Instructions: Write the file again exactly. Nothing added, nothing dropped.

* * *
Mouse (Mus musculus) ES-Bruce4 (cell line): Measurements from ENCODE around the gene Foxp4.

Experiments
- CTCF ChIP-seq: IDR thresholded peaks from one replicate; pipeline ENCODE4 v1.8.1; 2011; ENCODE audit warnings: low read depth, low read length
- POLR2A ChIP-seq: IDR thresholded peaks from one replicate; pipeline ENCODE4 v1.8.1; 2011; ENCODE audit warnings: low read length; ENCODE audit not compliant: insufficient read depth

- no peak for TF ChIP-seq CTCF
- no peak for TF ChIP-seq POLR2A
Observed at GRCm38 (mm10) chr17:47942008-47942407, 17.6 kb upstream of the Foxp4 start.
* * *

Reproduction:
Mouse (Mus musculus) ES-Bruce4 (cell line): Measurements from ENCODE around the gene Foxp4.

Experiments
- CTCF ChIP-seq: IDR thresholded peaks from one replicate; pipeline ENCODE4 v1.8.1; 2011; ENCODE audit warnings: low read depth, low read length
- POLR2A ChIP-seq: IDR thresholded peaks from one replicate; pipeline ENCODE4 v1.8.1; 2011; ENCODE audit warnings: low read length; ENCODE audit not compliant: insufficient read depth

- no peak for TF ChIP-seq CTCF
- no peak for TF ChIP-seq POLR2A
Observed at GRCm38 (mm10) chr17:47942008-47942407, 17.6 kb upstream of the Foxp4 start.